Twenty years ago, Edward Djerejian, a former U.S. diplomat, famously worried that Islamists would exploit democratic elections to come to power, after which they would pull the democratic ladder up behind them. Instead of one man, one vote, he said, Islamists wanted one man, one vote, one time.
Last week, Egypt's President Mohamed Morsy, a member of the Muslim Brotherhood, and his country's first democratically elected president, seemed to fulfill Djerejian's grim prophecy.
In a series of unilateral amendments to Egypt's interim constitution, Morsy declared that his word "is final and binding and cannot be appealed by any way or to any entity," and that he is empowered to "take the necessary actions and measures to protect the country and the goals of the revolution."
But, as shocking as Morsy's actions are, they do not prove that Islamists cannot be democrats. Morsy's decision to grant himself unquestioned authority was not the final, spectacularly public phase in some hitherto clandestine Muslim Brotherhood plan to erect a holy autocracy. Instead, the Egyptian president simply did what Egyptian presidents have been doing for more than 60 years — that is, loosening institutional restraints on their authority in order to more easily fulfill their agendas.
That Morsy is an Islamist is largely irrelevant. It's likely that the autocratic temptation would have seized Egypt's president regardless of his party or ideological orientation. This is not only because Egypt has had a distressingly long history of powerful executives, it's also because, at this moment in Egypt's political history, there is no actor, institution or organization able to keep the presidency in check.
Under such circumstances, even the most earnest democrats would find themselves flirting with authoritarianism — first in the name of the greater good, and then later, when pretenses can be dropped, in the service of naked ambition.
Usually, presidential ambitions are tamed by legislatures, and this was to be the case under Egypt's interim constitution. A parliament was elected in January, but the Egyptian Supreme Constitutional Court dissolved the body once it became clear that Morsy was on his way to being elected president.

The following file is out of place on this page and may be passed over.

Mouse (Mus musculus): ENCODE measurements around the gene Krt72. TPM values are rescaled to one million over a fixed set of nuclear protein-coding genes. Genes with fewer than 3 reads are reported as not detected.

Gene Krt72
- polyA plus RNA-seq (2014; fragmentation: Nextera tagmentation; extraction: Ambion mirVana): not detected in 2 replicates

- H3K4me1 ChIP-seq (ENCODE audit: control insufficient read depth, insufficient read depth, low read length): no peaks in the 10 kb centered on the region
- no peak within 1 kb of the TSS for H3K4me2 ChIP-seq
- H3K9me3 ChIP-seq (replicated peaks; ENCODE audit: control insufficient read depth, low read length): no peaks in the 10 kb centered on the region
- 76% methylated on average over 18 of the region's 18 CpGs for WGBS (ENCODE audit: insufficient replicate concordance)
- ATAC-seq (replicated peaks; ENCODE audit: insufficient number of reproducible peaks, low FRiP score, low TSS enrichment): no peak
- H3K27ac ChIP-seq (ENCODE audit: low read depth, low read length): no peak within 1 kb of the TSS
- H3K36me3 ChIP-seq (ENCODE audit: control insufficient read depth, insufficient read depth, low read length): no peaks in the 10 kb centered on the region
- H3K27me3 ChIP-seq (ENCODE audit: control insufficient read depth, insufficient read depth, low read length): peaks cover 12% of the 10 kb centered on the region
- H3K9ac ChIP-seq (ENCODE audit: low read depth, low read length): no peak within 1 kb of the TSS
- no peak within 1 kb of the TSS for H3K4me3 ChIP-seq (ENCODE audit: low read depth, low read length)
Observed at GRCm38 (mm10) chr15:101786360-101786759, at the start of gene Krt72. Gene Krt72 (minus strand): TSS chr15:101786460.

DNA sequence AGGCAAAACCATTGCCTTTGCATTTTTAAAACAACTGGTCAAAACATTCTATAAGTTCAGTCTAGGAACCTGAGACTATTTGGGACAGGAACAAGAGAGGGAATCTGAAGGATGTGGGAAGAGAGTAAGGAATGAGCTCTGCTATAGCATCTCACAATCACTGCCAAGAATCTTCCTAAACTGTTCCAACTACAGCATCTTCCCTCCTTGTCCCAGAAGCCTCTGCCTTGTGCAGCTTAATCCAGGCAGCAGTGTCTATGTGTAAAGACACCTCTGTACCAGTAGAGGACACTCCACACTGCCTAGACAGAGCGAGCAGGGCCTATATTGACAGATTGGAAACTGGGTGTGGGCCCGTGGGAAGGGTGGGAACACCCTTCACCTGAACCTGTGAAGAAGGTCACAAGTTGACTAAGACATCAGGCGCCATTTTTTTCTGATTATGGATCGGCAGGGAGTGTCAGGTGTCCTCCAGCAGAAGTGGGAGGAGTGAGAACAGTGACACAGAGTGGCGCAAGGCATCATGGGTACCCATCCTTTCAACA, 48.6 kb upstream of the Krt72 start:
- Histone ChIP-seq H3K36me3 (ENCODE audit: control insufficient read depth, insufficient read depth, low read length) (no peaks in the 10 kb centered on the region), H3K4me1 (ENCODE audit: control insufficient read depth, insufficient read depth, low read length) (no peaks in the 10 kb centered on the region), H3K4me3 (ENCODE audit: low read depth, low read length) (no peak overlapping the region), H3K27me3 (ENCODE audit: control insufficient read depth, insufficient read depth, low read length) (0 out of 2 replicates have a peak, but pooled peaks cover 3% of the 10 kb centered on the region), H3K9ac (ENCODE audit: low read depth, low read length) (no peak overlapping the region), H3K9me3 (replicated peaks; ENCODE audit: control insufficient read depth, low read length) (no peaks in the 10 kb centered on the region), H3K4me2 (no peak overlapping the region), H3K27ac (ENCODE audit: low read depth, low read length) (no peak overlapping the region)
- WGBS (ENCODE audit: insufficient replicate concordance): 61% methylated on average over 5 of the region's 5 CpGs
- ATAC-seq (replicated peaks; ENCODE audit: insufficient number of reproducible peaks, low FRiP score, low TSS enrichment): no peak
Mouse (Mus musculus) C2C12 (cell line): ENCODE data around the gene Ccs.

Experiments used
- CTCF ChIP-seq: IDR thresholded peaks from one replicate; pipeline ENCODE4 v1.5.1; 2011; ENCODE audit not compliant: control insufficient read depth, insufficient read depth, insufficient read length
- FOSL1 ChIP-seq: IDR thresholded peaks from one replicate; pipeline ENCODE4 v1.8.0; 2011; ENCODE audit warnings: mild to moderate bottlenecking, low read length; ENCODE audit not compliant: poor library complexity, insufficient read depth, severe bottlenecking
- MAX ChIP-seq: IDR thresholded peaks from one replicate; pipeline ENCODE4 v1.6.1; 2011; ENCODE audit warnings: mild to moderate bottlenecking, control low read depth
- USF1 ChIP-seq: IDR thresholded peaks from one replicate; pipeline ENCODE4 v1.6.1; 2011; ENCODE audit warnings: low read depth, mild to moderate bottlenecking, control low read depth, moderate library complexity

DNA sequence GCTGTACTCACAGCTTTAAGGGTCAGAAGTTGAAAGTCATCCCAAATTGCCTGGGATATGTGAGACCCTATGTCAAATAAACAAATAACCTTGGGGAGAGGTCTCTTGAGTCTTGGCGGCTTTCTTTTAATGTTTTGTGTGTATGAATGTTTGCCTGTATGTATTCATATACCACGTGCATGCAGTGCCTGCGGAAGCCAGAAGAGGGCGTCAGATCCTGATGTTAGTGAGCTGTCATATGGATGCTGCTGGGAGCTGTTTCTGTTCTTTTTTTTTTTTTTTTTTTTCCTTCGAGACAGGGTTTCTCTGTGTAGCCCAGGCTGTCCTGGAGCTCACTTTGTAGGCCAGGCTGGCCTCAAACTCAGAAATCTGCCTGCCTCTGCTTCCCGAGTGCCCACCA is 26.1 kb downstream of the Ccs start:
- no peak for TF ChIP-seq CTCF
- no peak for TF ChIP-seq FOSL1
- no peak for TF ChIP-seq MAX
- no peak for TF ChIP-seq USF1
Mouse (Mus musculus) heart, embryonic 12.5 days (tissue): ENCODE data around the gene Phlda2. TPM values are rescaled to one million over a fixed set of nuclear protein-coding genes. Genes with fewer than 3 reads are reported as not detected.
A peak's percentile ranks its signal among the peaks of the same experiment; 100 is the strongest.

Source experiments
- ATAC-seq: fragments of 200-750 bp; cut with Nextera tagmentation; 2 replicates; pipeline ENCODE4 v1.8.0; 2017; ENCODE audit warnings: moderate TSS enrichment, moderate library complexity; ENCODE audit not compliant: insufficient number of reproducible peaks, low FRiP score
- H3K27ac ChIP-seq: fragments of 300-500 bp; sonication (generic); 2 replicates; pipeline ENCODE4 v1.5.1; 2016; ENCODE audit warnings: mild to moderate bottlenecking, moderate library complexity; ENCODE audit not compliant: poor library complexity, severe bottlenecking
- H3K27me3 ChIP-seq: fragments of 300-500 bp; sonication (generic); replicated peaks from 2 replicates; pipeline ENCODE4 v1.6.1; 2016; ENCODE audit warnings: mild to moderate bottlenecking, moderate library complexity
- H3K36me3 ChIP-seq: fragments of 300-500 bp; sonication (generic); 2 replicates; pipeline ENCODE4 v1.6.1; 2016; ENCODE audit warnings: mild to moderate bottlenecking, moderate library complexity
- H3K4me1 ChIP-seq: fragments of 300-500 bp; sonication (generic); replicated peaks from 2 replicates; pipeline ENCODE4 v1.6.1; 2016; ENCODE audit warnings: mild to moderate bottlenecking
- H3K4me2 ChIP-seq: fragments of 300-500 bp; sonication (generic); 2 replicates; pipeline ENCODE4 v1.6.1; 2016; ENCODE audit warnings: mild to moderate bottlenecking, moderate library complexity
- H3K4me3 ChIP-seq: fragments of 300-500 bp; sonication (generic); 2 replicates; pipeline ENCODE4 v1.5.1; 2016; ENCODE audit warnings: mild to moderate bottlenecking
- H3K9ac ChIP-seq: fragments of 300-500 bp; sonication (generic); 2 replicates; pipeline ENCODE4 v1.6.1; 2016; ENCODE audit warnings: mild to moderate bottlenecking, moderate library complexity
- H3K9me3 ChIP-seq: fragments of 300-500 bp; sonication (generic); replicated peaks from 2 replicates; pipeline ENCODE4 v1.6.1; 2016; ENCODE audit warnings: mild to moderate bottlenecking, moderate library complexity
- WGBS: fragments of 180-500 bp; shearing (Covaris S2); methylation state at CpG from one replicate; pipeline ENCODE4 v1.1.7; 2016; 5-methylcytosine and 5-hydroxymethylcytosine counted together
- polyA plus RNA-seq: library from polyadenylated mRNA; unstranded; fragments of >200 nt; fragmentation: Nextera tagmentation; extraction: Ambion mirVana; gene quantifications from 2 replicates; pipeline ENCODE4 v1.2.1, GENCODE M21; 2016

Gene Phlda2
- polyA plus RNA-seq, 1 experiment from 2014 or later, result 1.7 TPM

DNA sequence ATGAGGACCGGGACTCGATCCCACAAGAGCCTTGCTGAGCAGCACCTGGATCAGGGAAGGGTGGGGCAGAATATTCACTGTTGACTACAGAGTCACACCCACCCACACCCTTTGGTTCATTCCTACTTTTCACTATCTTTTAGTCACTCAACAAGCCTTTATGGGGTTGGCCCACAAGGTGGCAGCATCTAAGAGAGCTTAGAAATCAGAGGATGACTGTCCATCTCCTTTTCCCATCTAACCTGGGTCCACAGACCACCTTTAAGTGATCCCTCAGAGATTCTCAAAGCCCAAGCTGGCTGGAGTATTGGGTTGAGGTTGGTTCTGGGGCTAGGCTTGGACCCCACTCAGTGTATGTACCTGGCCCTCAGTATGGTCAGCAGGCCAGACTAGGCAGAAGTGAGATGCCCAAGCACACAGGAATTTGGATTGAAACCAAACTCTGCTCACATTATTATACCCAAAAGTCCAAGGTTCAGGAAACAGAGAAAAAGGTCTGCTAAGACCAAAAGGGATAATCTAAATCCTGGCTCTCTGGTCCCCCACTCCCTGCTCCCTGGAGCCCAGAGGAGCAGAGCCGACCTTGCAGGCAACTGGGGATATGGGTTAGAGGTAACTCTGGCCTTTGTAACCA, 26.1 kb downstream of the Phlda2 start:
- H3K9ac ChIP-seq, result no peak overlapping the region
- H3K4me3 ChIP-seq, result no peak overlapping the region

The ostensible reason for the dissolution was that the parliamentary election law ran afoul of some foggy constitutional provision, but the real reason was that Islamists dominated parliament, and the court feared that this Islamist legislature, coupled with a Muslim Brotherhood president, would lead Egypt irretrievably down the road to theocracy.
In the absence of an elected legislature, it was left to the Supreme Council of the Armed Forces -- the consortium of generals who ruled Egypt for the 18 months following former leader Hosni Mubarak's overthrow -- to counteract the presidency. But the Egyptian people and the generals had grown weary of each other. Word in Cairo was that the septuagenarian minister of defense, Muhammad Hussein Tantawi, wanted a way out, a "safe exit" in which he could live out his days free of the indignities visited upon his old boss, who bounced between prison and infirmary.
A bargain was worked out. The president clawed back the council's powers and sent the minister of defense and the armed forces chief of staff into cossetted retirement (while naming them presidential advisers). The political landscape now lay prostrate before him.
Except for the judiciary, and particularly the SCC. To Morsy, the 17 men (and one woman) who make up that body constitute a defiant remnant of the Mubarak order. That a clash was inevitable was apparent from Morsy's first moments in office, when his inauguration was delayed for several hours over his reluctance to be sworn in before the outgoing head of the court.
When the president decreed that the dissolved parliament should return to work, the judges shut him down. Later, he tried to fire Egypt's attorney general, a Mubarak appointee. Again, he was told that this was outside his ken. Rumors swirled that the SCC was planning to dissolve the second constituent assembly; others reported that a court was about to rule the Muslim Brotherhood itself illegal.
Morsy and his men point to these things and argue that he was forced to take action. But what's remarkable is what the president didn't do. For all of his complaining about SCC's dissolution of parliament's lower house, and for all the damage that the decision did to Egypt's democratic transition, the president has indicated that he will uphold it.